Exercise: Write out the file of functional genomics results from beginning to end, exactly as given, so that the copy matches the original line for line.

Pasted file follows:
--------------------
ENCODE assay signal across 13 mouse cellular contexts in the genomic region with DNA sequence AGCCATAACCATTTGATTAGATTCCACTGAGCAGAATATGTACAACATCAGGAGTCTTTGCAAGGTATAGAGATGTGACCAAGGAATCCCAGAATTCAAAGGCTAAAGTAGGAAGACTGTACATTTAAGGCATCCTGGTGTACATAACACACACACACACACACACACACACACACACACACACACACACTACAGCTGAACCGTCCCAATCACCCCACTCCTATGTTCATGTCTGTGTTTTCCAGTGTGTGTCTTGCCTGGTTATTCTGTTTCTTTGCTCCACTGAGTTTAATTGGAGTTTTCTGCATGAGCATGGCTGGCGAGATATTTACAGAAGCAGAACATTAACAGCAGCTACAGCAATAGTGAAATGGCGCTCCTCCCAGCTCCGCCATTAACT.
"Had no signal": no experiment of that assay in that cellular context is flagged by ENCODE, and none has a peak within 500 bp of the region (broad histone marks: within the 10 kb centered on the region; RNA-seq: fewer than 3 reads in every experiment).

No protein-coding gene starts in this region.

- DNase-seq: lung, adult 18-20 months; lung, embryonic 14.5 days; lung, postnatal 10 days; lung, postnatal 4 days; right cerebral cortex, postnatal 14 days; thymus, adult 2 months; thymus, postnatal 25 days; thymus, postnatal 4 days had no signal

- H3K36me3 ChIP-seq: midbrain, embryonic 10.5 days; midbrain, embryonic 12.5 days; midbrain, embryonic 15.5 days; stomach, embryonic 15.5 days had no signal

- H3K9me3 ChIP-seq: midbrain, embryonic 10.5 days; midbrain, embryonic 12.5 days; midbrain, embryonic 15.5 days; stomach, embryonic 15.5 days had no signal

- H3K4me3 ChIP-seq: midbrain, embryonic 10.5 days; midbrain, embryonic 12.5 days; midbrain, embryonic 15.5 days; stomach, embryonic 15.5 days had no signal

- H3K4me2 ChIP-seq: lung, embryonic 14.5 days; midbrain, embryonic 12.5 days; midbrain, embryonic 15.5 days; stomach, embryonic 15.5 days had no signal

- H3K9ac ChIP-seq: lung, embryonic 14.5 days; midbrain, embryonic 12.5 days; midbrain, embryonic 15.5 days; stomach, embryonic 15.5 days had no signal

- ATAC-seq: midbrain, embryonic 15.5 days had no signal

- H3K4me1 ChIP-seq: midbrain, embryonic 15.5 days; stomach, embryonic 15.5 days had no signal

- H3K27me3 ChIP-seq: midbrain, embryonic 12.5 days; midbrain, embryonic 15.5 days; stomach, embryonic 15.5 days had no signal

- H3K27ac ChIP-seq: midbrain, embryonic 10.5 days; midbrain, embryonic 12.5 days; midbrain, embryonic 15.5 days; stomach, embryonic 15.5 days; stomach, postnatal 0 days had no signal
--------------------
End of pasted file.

ENCODE assay signal across 13 mouse cellular contexts in the genomic region with DNA sequence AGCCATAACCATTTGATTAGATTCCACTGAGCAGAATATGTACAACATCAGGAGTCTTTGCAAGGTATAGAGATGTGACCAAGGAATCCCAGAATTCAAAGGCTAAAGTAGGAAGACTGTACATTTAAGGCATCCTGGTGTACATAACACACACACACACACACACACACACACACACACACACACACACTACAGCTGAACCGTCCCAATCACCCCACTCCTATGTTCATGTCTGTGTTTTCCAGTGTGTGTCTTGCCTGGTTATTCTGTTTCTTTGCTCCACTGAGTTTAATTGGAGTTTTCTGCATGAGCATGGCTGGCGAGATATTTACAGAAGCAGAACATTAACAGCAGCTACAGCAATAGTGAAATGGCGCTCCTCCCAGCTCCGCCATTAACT.
"Had no signal": no experiment of that assay in that cellular context is flagged by ENCODE, and none has a peak within 500 bp of the region (broad histone marks: within the 10 kb centered on the region; RNA-seq: fewer than 3 reads in every experiment).

No protein-coding gene starts in this region.

- DNase-seq: lung, adult 18-20 months; lung, embryonic 14.5 days; lung, postnatal 10 days; lung, postnatal 4 days; right cerebral cortex, postnatal 14 days; thymus, adult 2 months; thymus, postnatal 25 days; thymus, postnatal 4 days had no signal

- H3K36me3 ChIP-seq: midbrain, embryonic 10.5 days; midbrain, embryonic 12.5 days; midbrain, embryonic 15.5 days; stomach, embryonic 15.5 days had no signal

- H3K9me3 ChIP-seq: midbrain, embryonic 10.5 days; midbrain, embryonic 12.5 days; midbrain, embryonic 15.5 days; stomach, embryonic 15.5 days had no signal

- H3K4me3 ChIP-seq: midbrain, embryonic 10.5 days; midbrain, embryonic 12.5 days; midbrain, embryonic 15.5 days; stomach, embryonic 15.5 days had no signal

- H3K4me2 ChIP-seq: lung, embryonic 14.5 days; midbrain, embryonic 12.5 days; midbrain, embryonic 15.5 days; stomach, embryonic 15.5 days had no signal

- H3K9ac ChIP-seq: lung, embryonic 14.5 days; midbrain, embryonic 12.5 days; midbrain, embryonic 15.5 days; stomach, embryonic 15.5 days had no signal

- ATAC-seq: midbrain, embryonic 15.5 days had no signal

- H3K4me1 ChIP-seq: midbrain, embryonic 15.5 days; stomach, embryonic 15.5 days had no signal

- H3K27me3 ChIP-seq: midbrain, embryonic 12.5 days; midbrain, embryonic 15.5 days; stomach, embryonic 15.5 days had no signal

- H3K27ac ChIP-seq: midbrain, embryonic 10.5 days; midbrain, embryonic 12.5 days; midbrain, embryonic 15.5 days; stomach, embryonic 15.5 days; stomach, postnatal 0 days had no signal